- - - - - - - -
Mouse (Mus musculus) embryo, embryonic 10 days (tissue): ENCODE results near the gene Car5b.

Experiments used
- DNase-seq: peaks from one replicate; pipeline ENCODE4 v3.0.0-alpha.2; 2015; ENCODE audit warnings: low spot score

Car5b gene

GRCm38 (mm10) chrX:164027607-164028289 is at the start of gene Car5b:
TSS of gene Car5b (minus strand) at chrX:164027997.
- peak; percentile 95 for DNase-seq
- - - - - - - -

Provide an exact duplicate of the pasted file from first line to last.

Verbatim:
Mouse (Mus musculus) embryo, embryonic 10 days (tissue): ENCODE results near the gene Car5b.

Experiments used
- DNase-seq: peaks from one replicate; pipeline ENCODE4 v3.0.0-alpha.2; 2015; ENCODE audit warnings: low spot score

Car5b gene

GRCm38 (mm10) chrX:164027607-164028289 is at the start of gene Car5b:
TSS of gene Car5b (minus strand) at chrX:164027997.
- peak; percentile 95 for DNase-seq